The first female was called to the Bar in 1922, only 90 years ago and the number of women practicing in the last two decades has significantly increased. Women are conquering the legal profession, but there is evidence, there has been far less success in the financial world. This is particularly so, when considering the issue of maternity leave. Barristers seeking barrister mortgages are treated like any other self-employed person, but whilst the impact of maternity leave on all women looking for mortgages is significant, the impact on a Barrister can be hugely problematic.
Chambers are now required to have both pregnancy and maternity policies safeguarding women barristers and the Bar Council have been at the forefront of these changes, for over 20 years. The policies are regularly revised and require Chambers to offer rent free periods, now up to 6 months to reflect the maternity period norm existent in the employed world. However, despite these moves, there remains many practical difficulties experienced by female Barristers such as their availability for trials listed post birth, rebuilding their practice and solicitors relationships on return to work and the simple period of absence from self-employed advocacy practice, resulting in not earning or receiving pay. These become significant factors when assessing affordability of a Barrister taking or on maternity leave, making standard lending decisions, highly subjective and at times problematic.
It has to be accepted that the Bar is one of few professions where business leverage is not facilitated. A self-employed accountant can employ other accountants in their absence to continue the practice as can solicitors, dentists, doctors and vets. If a Barrister is unavailable for work, she is unavailable for work, she can neither sell or locum her cases or client base and whilst on maternity leave, no advocacy income from the client base can be generated. Every day on maternity leave is a day unemployed to today’s advocate. There are no insurance protection policies to provide an income safety net and few Barristers Chambers provide cash lump sums to enable Barristers to get through this period.
As lenders move away from assessing credit decisions using basic income multipliers and move to the assessment of overall affordability, maternity leave for a Barrister can be a detrimental factor. Banks are duty bound to treat all applicants fairly, but the knowledge of a Barrister taking 6-12 months maternity leave, with no planned income replacement, has to be a proper consideration for any lender undertaking responsible lending.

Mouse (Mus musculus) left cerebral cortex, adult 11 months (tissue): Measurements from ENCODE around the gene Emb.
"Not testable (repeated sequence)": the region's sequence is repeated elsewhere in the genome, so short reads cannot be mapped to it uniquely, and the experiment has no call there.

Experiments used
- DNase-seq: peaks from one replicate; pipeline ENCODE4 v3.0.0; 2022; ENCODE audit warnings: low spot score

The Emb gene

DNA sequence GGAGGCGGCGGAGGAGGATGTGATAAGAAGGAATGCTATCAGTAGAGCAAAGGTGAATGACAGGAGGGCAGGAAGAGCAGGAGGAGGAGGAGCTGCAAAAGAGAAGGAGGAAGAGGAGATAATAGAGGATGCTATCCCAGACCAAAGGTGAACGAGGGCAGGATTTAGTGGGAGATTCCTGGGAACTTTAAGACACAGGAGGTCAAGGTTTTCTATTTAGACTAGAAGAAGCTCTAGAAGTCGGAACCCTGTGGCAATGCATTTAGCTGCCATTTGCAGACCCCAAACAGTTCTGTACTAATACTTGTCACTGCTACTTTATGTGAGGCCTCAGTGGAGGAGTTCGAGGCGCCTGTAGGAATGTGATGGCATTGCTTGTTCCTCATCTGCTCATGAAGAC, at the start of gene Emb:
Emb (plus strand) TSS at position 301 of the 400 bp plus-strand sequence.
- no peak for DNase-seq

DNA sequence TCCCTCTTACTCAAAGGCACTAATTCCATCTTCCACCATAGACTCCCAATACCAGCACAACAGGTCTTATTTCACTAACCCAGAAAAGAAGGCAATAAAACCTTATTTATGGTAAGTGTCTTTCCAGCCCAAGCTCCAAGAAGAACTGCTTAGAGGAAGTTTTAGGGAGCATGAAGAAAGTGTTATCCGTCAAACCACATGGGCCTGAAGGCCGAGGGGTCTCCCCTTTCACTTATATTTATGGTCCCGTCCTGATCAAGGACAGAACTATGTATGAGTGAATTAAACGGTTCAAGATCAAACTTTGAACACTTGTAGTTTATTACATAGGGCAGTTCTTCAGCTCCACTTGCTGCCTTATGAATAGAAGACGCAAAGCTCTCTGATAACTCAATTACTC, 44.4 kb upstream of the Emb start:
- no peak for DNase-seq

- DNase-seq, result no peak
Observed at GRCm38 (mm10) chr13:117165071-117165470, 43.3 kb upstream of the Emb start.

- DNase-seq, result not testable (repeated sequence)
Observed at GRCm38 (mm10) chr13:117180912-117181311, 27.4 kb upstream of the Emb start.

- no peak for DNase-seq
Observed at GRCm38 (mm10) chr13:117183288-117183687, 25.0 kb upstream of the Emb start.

The historical build-up of an aged debt may mitigate income during this period, but those without an aged debt or modest aged debt, effectively are reliant upon their partner’s income or ultimately state assistance through benefits.
The concern over the treatment of maternity leave for all women has led to proposed rule changes by the Financial Conduct Authority who have highlighted pregnancy and maternity leave as “a potential for concern.” There is also an array of sex discrimination legislation and the Equality Act which should prevent adverse treatment but such protection, has to be dove tailed with a lenders fundamental consideration of whether any mortgage contract will remain affordable and this clearly poses some dilemma.
The issue of affordability during the maternity period due to a reliance on self-employed income seems only one factor. This is also coupled with a concern that returning Barristers may choose more flexible work practices. The Bar, with the assistance of supportive clerks can well facilitate this. However, whilst the profession, is well suited to such arrangements, the impact of motherhood can have a significant impact on mortgage affordability as both time off to have the baby coupled with a potentially flexible return to practice and resulting impact on earnings, serves to raise the anxiety of even the most hardened of underwriters. The financial effect of maternity leave on a Barrister’s practice has never been fully researched but anecdotal evidence from female Barristers indicates that maternity does have an impact.
The Bar has worked hard with Chambers to mitigate discrimination, but whilst inroads have been made within the profession, the next battle may need to be with Bank underwriters within the financial world.